On combining triads and unrelated subjects data in candidate gene studies: an application to data on testicular cancer.

Publication Type:

Journal Article


Human heredity, Volume 67, Issue 2, p.88-103 (2009)


2009, Center-Authored Paper, Computer Simulation, Environment, Genetic Predisposition to Disease, Genome-Wide Association Study, Humans, Male, Models, Genetic, Public Health Sciences Division, Research Design, Testicular Neoplasms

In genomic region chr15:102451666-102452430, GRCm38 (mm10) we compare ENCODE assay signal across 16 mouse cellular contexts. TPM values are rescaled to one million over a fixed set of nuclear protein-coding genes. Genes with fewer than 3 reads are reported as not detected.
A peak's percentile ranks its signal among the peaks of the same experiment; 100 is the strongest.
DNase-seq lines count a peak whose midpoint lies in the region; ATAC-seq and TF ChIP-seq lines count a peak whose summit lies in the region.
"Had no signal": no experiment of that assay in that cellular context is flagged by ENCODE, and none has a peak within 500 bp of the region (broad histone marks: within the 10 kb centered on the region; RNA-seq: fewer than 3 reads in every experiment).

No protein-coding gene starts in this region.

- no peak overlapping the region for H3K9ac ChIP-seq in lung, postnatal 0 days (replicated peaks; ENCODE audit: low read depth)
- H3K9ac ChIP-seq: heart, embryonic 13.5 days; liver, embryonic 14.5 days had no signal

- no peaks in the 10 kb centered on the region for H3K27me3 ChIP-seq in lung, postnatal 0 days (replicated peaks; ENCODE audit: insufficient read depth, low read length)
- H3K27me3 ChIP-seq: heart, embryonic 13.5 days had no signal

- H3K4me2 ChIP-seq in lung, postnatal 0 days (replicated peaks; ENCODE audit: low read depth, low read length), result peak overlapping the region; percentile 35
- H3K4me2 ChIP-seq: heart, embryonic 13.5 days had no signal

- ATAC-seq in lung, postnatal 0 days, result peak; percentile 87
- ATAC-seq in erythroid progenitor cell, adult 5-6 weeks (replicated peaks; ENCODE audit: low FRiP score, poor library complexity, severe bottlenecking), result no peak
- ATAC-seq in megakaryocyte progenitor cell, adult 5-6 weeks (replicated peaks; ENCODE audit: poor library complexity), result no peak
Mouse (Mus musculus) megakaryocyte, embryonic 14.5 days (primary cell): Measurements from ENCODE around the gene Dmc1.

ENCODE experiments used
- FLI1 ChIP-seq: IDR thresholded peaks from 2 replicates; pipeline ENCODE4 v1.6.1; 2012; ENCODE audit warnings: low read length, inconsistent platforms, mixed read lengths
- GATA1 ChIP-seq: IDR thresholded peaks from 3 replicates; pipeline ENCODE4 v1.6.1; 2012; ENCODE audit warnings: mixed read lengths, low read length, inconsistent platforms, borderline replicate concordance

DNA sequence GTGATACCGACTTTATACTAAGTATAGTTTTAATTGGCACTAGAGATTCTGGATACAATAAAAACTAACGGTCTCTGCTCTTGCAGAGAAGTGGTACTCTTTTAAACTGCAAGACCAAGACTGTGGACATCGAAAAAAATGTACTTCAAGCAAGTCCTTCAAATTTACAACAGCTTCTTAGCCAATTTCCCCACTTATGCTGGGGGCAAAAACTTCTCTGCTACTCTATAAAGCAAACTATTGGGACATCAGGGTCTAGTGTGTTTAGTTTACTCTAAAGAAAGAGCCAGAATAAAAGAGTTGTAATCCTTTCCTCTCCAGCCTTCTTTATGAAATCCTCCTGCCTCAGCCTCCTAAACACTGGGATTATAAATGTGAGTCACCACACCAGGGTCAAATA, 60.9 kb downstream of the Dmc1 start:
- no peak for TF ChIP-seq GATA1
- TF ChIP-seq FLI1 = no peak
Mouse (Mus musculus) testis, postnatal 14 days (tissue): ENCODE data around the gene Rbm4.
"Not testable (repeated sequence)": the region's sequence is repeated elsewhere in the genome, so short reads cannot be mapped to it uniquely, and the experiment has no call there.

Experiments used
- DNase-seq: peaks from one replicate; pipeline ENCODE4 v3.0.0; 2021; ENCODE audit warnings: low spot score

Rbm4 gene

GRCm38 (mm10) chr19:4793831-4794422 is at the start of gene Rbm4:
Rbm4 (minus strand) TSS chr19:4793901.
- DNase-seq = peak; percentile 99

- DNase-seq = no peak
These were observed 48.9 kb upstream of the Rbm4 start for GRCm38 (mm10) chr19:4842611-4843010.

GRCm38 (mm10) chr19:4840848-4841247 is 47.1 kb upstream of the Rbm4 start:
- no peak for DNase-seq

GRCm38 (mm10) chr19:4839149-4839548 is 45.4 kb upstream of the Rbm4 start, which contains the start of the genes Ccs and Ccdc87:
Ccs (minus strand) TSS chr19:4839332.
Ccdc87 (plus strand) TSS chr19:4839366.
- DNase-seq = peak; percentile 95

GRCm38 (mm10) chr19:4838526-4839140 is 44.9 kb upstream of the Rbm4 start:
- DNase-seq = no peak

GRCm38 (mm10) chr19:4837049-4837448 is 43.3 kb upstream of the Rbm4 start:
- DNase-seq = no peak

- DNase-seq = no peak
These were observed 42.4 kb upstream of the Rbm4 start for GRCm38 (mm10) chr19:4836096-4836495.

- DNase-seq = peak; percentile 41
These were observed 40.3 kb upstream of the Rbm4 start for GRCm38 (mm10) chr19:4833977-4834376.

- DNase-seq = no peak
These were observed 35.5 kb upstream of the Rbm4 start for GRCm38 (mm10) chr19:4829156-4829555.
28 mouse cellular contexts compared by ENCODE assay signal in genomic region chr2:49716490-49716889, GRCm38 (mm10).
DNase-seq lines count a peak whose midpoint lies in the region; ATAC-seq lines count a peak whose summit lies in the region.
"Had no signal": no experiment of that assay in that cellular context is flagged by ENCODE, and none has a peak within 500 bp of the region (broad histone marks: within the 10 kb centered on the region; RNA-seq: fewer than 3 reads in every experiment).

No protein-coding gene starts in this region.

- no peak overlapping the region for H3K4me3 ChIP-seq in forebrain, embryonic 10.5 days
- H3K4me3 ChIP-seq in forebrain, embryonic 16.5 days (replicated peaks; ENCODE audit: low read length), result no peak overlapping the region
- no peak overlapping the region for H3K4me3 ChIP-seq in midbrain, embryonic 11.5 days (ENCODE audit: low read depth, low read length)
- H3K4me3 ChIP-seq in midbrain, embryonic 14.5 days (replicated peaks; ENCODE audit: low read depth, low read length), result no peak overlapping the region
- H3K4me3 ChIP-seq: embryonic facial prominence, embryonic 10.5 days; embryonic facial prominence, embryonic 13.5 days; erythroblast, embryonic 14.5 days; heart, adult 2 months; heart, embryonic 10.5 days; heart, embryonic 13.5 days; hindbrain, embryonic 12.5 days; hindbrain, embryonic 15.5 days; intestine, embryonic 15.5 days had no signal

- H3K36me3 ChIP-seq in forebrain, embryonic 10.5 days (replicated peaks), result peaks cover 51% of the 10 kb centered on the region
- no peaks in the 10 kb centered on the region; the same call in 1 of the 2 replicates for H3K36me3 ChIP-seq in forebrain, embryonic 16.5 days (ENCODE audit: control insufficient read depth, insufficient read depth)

Combining data collected from different sources is a cost-effective and time-efficient approach for enhancing the statistical efficiency in estimating weak-to-modest genetic effects or gene-gene or gene-environment interactions. However, combining data across studies becomes complicated when data are collected under different study designs, such as family-based and unrelated individual-based (e.g., population-based case-control design). In this paper, we describe a general method that permits the joint estimation of effects on disease risk of genes, environmental factors, and gene-gene/gene-environment interactions under a hybrid design that includes cases, parents of cases, and unrelated individuals. We provide both asymptotic theory and statistical inference. Extensive simulation experiments demonstrate that the proposed estimation and inferential methods perform well in realistic settings. We illustrate the method by an application to a study of testicular cancer.